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Brae designed by Studio Round

Opinion by Richard Baird.

Still life created by photographer Scottie Cameron

Brae is a restaurant, located in the Australian town of Birregurra, that describes itself as having a menu of unique and contemporary dishes built around a respect for nature and seasonality, and crafted from organic ingredients both locally sourced and grown on its own 30 acre site. Brae’s new brand identity—which included a new logo-type, menu, stationery set and website developed by Melbourne based Studio Round—juxtaposes traditional typography and a seasonal colour palette alongside the contemporary creativity and rich natural detail of a series of still life photographs taken by Scottie Cameron.

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OAC – Only At Christmas designed by Believe In

Packaging for Christmas gift OAC - Only At Christmas designed by Believe In

UK based design studio Believe In have produced a festive gift to thank clients, friends and suppliers. Blended by hand by a small team of artisan producers in Devon, the orange and chocolate liqueur is contained within a black gloss bottle and a warm copper metallic paper tag provided by GF Smith with a white ink print finish. It is combination that delivers a distinctive contrast of colour and surface texture that neatly reflects the duality of the name OAC – ‘Only At Christmas’ and ‘Orange And Chocolate’ – and captures the creativity and collaborative nature of the studio, while the signature details, numbers and the space for festive messages keep it personal with a crafted, batch produced sensibility.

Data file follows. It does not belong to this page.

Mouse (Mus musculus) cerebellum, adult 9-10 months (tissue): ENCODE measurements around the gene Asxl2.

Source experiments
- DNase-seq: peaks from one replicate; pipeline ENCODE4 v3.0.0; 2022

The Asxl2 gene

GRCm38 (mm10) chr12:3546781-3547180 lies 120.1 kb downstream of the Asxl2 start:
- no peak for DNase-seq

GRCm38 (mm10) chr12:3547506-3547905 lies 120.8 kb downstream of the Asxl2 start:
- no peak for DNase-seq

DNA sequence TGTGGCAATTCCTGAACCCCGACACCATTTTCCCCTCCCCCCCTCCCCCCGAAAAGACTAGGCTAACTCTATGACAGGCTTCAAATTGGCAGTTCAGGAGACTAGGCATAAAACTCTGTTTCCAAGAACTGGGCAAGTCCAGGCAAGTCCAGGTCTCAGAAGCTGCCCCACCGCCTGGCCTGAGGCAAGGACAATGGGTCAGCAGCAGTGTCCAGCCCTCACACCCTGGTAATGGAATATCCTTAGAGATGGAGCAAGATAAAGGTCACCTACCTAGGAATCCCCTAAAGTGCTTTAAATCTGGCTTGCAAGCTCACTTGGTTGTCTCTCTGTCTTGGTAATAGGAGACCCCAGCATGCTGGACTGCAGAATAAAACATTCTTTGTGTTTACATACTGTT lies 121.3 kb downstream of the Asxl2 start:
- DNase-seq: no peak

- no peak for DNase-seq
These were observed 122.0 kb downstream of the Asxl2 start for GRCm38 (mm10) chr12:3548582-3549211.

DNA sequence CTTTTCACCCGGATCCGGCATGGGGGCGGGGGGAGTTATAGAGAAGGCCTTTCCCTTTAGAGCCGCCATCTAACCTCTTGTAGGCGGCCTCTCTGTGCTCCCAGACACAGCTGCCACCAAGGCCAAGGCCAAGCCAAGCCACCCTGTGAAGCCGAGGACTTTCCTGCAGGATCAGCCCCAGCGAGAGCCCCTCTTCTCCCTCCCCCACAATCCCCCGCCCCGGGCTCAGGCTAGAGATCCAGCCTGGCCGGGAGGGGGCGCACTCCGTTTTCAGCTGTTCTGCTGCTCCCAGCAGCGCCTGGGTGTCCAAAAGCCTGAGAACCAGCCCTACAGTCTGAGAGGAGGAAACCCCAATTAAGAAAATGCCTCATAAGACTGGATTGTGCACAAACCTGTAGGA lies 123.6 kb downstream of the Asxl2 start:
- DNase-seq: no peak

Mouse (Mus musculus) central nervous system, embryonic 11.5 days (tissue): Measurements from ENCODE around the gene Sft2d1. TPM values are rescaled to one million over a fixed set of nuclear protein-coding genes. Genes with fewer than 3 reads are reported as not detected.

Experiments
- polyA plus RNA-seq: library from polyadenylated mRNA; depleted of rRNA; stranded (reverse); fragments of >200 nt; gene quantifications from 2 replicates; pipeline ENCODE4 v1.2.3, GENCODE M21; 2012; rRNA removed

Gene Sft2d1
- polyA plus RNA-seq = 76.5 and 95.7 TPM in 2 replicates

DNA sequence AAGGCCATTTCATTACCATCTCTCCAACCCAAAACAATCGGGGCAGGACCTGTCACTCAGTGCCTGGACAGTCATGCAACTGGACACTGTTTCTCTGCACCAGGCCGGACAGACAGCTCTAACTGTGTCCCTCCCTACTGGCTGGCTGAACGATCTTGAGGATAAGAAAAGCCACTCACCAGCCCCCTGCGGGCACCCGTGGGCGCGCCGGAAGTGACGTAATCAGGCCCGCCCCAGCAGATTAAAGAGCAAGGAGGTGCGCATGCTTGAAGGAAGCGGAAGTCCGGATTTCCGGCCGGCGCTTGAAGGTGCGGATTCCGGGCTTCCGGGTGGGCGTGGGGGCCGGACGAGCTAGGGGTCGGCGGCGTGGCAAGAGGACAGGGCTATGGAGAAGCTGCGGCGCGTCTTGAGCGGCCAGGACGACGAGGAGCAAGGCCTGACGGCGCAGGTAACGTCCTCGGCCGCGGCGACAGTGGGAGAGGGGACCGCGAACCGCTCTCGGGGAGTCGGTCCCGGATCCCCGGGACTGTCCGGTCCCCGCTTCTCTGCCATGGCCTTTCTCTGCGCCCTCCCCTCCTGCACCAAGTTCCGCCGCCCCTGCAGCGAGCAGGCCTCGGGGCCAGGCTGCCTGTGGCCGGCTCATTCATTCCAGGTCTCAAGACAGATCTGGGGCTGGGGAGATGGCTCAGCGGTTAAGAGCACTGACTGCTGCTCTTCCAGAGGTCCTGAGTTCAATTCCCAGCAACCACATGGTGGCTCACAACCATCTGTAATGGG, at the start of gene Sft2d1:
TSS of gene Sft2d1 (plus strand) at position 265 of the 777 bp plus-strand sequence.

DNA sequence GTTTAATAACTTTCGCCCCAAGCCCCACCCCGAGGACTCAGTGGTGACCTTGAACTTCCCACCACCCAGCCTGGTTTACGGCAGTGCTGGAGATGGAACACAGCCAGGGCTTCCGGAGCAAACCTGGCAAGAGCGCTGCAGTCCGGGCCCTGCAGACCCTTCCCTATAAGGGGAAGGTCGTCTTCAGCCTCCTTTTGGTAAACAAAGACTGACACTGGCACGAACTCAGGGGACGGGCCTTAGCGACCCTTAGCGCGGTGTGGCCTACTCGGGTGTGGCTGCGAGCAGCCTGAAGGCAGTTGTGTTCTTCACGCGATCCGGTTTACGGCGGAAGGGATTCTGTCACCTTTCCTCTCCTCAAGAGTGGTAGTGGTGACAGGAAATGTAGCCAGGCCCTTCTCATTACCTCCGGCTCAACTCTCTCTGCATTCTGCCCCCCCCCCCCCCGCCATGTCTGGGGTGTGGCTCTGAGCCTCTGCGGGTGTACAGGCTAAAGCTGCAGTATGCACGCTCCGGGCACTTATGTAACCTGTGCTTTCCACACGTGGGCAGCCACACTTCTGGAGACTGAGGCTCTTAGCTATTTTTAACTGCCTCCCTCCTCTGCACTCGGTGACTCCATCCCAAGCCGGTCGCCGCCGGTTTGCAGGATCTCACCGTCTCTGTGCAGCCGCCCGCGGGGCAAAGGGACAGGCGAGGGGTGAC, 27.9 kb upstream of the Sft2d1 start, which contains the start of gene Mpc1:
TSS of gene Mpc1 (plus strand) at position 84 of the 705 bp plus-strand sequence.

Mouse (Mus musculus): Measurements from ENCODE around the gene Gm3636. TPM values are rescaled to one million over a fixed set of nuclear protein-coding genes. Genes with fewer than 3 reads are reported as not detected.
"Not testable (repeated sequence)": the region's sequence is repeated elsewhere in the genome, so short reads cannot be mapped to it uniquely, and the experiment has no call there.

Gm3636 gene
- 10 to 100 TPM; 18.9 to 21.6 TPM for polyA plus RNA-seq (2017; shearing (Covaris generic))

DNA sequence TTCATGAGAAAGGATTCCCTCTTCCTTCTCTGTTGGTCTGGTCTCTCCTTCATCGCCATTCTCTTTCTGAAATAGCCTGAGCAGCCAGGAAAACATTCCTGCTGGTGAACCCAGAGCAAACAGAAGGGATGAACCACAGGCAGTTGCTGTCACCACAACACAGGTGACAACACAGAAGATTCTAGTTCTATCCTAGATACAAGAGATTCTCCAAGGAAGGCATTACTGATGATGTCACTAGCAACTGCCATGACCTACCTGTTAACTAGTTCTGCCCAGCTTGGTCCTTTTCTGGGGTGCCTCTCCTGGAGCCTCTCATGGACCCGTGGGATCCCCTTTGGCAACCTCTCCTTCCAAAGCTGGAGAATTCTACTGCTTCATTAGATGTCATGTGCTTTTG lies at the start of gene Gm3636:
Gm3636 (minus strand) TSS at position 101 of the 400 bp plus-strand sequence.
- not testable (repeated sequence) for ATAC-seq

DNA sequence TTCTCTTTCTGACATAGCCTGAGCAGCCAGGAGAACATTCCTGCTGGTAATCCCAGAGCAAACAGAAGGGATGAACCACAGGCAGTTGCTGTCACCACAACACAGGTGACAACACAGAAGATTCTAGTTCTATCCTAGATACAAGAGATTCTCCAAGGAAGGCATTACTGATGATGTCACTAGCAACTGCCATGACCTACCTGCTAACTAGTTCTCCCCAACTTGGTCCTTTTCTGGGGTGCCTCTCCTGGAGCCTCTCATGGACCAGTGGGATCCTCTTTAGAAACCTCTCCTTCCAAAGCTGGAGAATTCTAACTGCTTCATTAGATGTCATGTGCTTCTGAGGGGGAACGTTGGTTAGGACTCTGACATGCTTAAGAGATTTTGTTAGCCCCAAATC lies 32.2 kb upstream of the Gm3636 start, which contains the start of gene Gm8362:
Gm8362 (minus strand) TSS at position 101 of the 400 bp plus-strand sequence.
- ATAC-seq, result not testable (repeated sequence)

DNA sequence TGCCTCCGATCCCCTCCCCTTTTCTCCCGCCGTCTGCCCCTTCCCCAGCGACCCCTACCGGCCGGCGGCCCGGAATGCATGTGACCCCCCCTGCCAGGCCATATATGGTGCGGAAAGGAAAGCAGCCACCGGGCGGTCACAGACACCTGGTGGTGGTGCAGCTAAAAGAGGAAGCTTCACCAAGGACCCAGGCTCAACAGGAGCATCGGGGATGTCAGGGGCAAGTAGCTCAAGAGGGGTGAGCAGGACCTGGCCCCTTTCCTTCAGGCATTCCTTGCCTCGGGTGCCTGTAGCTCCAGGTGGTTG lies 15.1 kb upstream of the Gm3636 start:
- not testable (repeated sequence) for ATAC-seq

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Mellbye designed by Heydays

Stationery with blind emboss and die cut detail designed by Heydays for architecture firm Mellby

Mellbye is a Norwegian architecture firm founded in 1954 with a “mindset anchored in modernism”. Design studio Heydays created a new brand identity for the firm based around a geometric M symbol built from the initials of their two main services, architecture and interiors. Executed as a combination of blind deboss and die cut detail across a earthy and urban mix of brown and warm grey uncoated boards and fabric, and alongside a contemporary white ink print finish and grid-based layouts, the result is a modernistic reduction of form but expansion of meaning surrounded by a familiar architectural utility, form and texture.

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